"Colin Rutherford will forever be separate from everyone else," says journalist Jere Van Dyk.
"He feels completely isolated. He knows all that he has gone through; no one on the outside can begin to comprehend it."
Van Dyk has not met the Canadian hostage, a Toronto man who was recently freed after five years in Taliban custody. But if anyone can come close to comprehending what Rutherford has gone through, it's him.
Eight years ago, he was also the Taliban's captive. Although he was held for a comparatively short 45 days, the experience affected him deeply.
'Gratitude and giddiness'
The first thing Van Dyk remembers about being set free is feeling "enormous gratitude and giddiness."
"Everything's swirling around you, all of the people. All of a sudden you've gone from solitude and fear to having people swarming all around you."
But amidst all the positive emotions, Van Dyk also experienced an undercurrent of guilt. He wondered if he deserved rescue after the trouble he felt he'd caused by getting captured in the first place.
'Readjustment is very difficult'
Guilt is just one of many adverse psychological effects often experienced by hostage-situation survivors, says Scotland-based psychologist David Alexander, who has extensive experience working with hostages.
A former hostage may also feel suspicious, paranoid, and vulnerable, says Alexander. "Readjustment is very difficult. It can be successful, but we shouldn't underestimate how hard it is."
Katherine Porterfield, a clinical psychologist at New York's Belleville/NYU Program for Survivors of Torture who has spent years working with survivors of captivity, agrees that freed hostages often show signs of psychological harm.
"They can experience what we call avoidance and numbing, which are reactions where they find themselves almost shutting down their emotional and psychological responses," she says.
"The avoidance can take the form of the person really consciously not wanting to revisit any of the memories if possible," says Porterfield. However, she adds that this can also be an unconscious process. The person might literally not be able to recall the traumatic events.
Another common syndrome among survivors is post-traumatic stress disorder. Porterfield says patients often experience this as lingering fear and terror.
Though he doesn't like the term PTSD, Van Dyk says he remembers being fearful that the Taliban would find him again. Upon arriving safely back in New York, he says, "I went for a run in Central Park, and I would look all around me for them. … You're so happy, but at the same time you're so afraid that they're there."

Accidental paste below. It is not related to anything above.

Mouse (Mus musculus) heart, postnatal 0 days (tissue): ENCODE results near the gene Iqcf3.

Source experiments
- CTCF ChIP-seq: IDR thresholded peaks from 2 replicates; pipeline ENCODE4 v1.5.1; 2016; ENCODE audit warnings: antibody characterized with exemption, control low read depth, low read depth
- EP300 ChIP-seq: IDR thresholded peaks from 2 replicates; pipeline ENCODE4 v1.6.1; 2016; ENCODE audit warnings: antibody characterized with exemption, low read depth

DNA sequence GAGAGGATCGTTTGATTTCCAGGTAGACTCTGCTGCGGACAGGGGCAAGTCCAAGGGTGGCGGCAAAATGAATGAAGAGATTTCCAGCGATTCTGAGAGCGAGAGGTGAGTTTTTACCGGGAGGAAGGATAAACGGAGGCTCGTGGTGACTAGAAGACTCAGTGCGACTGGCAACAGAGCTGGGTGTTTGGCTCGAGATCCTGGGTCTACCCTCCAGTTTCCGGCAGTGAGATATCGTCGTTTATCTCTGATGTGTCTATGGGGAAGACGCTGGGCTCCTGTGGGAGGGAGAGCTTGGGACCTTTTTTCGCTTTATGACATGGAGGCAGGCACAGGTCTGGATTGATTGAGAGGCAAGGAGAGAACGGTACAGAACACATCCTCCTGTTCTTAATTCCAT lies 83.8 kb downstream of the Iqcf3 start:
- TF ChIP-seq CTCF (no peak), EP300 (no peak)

How deeply a person is affected by being held hostage is largely dependent on how they were treated, the experts agree.
"Women seem to be more vulnerable," says Alexander, "maybe because the sort of threats that a man can impose against a woman are even more horrible than those he can impose against a man."
Porterfield says the more a person is abused, isolated, or kept from meeting their basic human needs, the more likely it is that they'll face severe post-traumatic issues.
An expert on the Taliban even before being held by them, Van Dyk says it's unlikely Rutherford was physically mistreated.
"Tribal code requires that they feed people, that they treat them with a certain amount of respect."
The Taliban also wants to prove to an international audience that they treat people better than the U.S. treats Guantanamo Bay prisoners, Van Dyk adds. "They want to show the world that they are better, that Islam is better."
But even if Rutherford escaped physical harm, that doesn't mean he's necessarily unscathed. "Mental torture is worse than physical torture," says Van Dyk.
"He very possibly could have been alone in a room, a young man under tremendous pressure, possibly, to convert…Even if they didn't harm him [physically], what did he go through for five years?"
Psychological trauma might not result in physical scars, but that doesn't mean healing from it is purely an internal exercise.
Porterfield says the most important part of reintegration is external factors, like the level of medical and psychiatric care the person is receiving and the person's social supports.
"The person coming back would need that network around him or her of loving people who are there to take him or her back in and be with them as they recover."
Alexander says coming home after being away for so long can be difficult for former hostages, even if they're returning to a loving environment, simply because so much time has gone by.
"If you've been gone for several years, it's weird because people have moved on, children have grown up," he says. The freed hostage and their family can struggle to regain normal dynamics.
Van Dyk says dealing with other people can be tough at first. "Some people will be, of course, extremely welcoming, but others will question you immediately, and your barriers go up and you realize how separate you are."
One of his most painful moments was the first time someone brought up the term Stockholm Syndrome, which refers to hostages expressing sympathy toward their captors.
He was asked whose side he was on, why he was in Taliban territory in the first place. He says Rutherford will have to deal with everyone looking at him and wondering how he has changed.
'Part of your life story'
Some well-intentioned people might try to push the survivor to move past their trauma, but this can actually harm their healing.
"I always say … this is part of your life story," says Porterfield. "No one should expect that you will move past it or forget it or let it go."
Still, Porterfield believes that, with proper support, traumatized people can eventually return to a sense of normalcy.
"People can have tremendous resilience after trauma, even severe extended trauma," she says.
Van Dyk is less optimistic.
"There's that Nietzsche saying: what doesn't kill you makes you stronger," says Van Dyk. "I don't believe that."